The Shakespeare Conference: SHK 16.0466 Monday, 14 March 2005
Date: Friday, 11 Mar 2005 09:55:31 -0500
Subject: Upcoming Programs with Lynn Redgrave and Others
Below are announcements about a number of upcoming ESU events. Please
feel free to share this information with others.
Hoping you'll be able to join us for at least some of these gatherings,
Michael W. Kauffman Discusses his Volume on "American Brutus"and the
A LUNCHEON PROGRAM TO MARK THE IDES OF MARCH
TUESDAY, MARCH 15
Cash Bar 11:30 a.m., Lunch 12:30 p.m., Program 1:00 p.m.
WOMAN'S NATIONAL DEMOCRATIC CLUB, 1526 New Hampshire Avenue NW
$25 for Attendees Who Register Through the ESU or The Shakespeare Guild
We're pleased to join the Woman's National Democratic Club as co-hosts
for an event at which a highly respected authority on the Lincoln
assassination draws new material from long-neglected archival sources to
illuminate the background and motives of John Wilkes Booth. Michael W.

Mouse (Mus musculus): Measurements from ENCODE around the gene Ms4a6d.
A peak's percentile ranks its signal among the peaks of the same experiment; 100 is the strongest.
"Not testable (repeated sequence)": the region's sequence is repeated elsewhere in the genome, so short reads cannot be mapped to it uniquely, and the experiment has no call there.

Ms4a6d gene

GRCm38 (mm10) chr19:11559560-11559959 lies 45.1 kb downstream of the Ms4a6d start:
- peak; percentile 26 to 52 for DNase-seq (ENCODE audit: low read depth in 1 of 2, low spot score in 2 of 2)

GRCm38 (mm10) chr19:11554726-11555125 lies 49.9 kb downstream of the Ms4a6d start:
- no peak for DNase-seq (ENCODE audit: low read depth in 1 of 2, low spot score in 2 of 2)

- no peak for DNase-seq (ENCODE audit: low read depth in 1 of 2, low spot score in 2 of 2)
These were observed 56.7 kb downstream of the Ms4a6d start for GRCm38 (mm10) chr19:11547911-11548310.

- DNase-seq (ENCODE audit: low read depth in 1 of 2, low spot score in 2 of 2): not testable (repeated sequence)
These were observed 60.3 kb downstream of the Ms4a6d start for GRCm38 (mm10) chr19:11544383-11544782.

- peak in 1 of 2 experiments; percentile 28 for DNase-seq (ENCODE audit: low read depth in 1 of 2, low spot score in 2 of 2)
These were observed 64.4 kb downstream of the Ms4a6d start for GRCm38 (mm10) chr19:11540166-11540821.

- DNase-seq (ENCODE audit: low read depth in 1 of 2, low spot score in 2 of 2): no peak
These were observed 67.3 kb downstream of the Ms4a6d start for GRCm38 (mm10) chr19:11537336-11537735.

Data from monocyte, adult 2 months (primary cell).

Kauffman argues that the man who slew our nation's sixteenth President
was anything but deranged. In his view, Lincoln's assailant was a
fervent, charismatic performer who regarded himself as a patriot and saw
his intended victim as an American Caesar whose tyranny called for a
Kauffman's book, which will be available at this event for purchase and
inscription, has received enthusiastic notices in The New York Times
Book Review, The Washington Post's Book World, and a number of other
prestigious media outlets. Richard Norton Smith, executive director of
the Abraham Lincoln Presidential Library and Museum, says that "In this
gripping, often surprising reexamination of America's most notorious